Wednesday, April 29, 2009

Going Green!

I've been wanting to write about this for a couple months now, but haven't gotten around to it! I always want to find more links but still don't have them all. So here's a run down of some of my favorite tips for now:

  • Go to the library! I borrow 10 books at a time, and take in a reusable tote to carry them home in. They also have CDs and movies if we want

  • Use reusable bags: I am SO good about bringing these in to the grocery stores. However, many of the times I run in to CVS or Walgreens I forget my bags in the car. I need to keep them on the seat, or front floor, rather than the trunk. That way I can grab them. However, I still get plastic bags for my fresh meat, for sanitation purposes.

  • Walk when you can. We live within walking distance of several grocery stores and parks, so we walk when it is nice out. If I am feeling adventerous, the library and train station are 2 miles away, and doable.

  • Buy containers for leftovers and your lunches. Oftentimes I will still freeze items in plastic wrap or bags (mainly fresh meat) as it fits better. However, I generally leave things like bread in their original wrapper and then put that in a ziploc. This means the bag is not dirty and I reuse it over again. I also make pudding and jello and pour into serving-size containers, and buy large containers of applesauce and yogurt to divide up.

  • Make your own cleaning supplies. I picked up spray bottles from the dollar store and picked up vinegar, baking soda, borax and washing soda. I made an AP cleaner, window cleaner, and you can use straight up (or water diluted) vinegar for SO many things. Buying bulk means less packaging as well, and we bought a glass jar to keep a convenient amount of baking soda out for cleaning (to sprinkle) and baking. This means no more annoying boxes when you need a teaspoon for your cookie dough!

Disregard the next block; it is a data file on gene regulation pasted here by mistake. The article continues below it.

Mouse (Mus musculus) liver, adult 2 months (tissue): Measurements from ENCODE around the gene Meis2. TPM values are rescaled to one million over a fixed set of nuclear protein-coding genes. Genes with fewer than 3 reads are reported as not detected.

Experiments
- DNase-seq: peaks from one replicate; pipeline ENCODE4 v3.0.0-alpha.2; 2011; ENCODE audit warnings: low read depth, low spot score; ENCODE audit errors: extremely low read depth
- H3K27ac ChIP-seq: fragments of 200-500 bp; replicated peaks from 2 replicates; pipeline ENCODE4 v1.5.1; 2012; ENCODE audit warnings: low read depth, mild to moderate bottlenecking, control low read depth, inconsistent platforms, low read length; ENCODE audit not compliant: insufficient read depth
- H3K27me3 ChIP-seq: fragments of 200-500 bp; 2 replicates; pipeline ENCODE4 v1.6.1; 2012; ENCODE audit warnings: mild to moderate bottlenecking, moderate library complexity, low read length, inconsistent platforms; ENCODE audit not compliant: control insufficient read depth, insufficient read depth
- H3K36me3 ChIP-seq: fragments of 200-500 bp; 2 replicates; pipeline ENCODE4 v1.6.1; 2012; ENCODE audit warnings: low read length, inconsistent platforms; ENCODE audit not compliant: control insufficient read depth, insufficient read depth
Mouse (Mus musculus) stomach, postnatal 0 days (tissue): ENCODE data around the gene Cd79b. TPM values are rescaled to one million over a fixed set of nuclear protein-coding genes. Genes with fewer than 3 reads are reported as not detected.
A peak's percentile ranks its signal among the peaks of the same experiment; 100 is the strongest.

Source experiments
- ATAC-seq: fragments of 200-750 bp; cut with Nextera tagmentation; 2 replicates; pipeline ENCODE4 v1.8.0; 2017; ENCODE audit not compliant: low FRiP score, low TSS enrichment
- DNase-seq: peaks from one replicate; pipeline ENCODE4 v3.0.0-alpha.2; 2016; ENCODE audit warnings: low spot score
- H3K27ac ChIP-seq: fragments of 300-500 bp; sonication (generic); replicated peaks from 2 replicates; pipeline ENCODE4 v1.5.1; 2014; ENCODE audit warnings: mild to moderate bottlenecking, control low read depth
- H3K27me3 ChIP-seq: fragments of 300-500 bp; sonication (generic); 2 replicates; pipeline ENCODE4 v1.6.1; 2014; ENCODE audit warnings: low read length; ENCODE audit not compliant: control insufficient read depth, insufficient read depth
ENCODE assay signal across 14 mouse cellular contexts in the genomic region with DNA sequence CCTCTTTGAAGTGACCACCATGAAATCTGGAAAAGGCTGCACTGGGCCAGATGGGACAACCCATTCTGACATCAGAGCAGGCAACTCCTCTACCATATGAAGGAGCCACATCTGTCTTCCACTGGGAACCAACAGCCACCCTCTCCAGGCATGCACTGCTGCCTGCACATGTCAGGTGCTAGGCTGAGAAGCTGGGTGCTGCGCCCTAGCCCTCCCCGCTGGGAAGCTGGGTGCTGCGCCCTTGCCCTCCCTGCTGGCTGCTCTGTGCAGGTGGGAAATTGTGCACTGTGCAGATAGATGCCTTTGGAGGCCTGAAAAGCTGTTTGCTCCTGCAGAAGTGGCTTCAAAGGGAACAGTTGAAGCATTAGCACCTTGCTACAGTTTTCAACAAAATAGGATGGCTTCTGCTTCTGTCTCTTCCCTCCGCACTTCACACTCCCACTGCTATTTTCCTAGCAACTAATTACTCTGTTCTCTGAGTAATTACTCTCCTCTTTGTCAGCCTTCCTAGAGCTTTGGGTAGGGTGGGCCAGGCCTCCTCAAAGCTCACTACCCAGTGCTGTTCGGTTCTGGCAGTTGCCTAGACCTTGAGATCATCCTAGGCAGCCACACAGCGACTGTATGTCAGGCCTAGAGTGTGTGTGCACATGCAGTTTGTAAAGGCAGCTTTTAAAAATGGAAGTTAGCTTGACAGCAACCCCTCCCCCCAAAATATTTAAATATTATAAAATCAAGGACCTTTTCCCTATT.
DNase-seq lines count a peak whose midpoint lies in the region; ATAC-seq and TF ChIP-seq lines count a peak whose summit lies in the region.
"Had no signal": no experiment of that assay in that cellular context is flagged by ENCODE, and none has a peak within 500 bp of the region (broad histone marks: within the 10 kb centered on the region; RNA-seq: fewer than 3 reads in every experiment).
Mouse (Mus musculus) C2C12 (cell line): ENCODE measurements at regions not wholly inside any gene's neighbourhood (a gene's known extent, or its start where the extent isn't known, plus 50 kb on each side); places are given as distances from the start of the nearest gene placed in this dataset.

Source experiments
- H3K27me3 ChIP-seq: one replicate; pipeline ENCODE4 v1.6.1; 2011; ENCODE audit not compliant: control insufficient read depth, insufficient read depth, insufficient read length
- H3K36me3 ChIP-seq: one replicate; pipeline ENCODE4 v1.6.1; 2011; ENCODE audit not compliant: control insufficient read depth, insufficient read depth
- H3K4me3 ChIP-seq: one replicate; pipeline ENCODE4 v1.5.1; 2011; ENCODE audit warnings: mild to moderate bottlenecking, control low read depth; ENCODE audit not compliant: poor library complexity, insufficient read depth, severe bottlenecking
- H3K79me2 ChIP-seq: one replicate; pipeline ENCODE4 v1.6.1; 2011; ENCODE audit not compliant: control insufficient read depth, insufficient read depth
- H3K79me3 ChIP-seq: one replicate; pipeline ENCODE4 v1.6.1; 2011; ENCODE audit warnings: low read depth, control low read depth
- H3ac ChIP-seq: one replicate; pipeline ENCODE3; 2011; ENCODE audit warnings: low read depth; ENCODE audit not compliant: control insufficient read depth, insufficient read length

• Shop local/small stores. This saves gas, and also saves money becuase they are generally cheaper. While one of my local stores sometimes doesn't have the best quality, the prices are right and they often have markdowns of still-decent produce.

  • Grow your own! I love gardening. We had a large one in the backyard growing up. Last year we had a lonely jalapeno plant, which didn't produce much. But this year we are going to try bell peppers and tomatoes, exciting! This is great fun and can be done cheaply if you are careful not to go overboard

  • Compost...this is something I want to look into. We have plenty of coffee grounds, eggshells and carrot peels on a weekly basis, and it'd be great for the plants. Nitrogen, calcium...return the earth back to the Earth!

I also wrote this to plug a blog I have been reading for several years now. I think I got to Allison's blog from Laurie's blog. (Laurie also gardens, and she's started on a crazy adventure for this summer!) I admire all that Allison has gone through and wish her the best. So when I saw she had made reusable mesh produce bags, and is selling them on Etsy, I had to go buy some. I try to cut down on plastic produce bags, and when I buy apples or tomoatoes or bulky items, I don't use them, which surely the cashiers don't appreciate. But when you buy grapes or green beans you need a bag of some sorts. Her mesh bags come in a cute carrying case, and I'm pushing you to go get some! I did read yesterday about making your own, but I think tulle would tear easily. Plus, I guess you could consider me a little lazy to not want to pull out my sewing machine. But this seemed like a great option ;) So I finally signed up on Etsy, and maybe some day I will sell my own stuff. However, I hope I am not first going to be enabled into buying knitterly things!!!

Enjoy :)


Allison said...

Great suggestions, Helen. Many thanks for the link love!!

Anonymous said...

Try growing some green beans from seeds. If you keep the beans picked off, they keep producing. You'd be surprised how many beans you get from a few plants.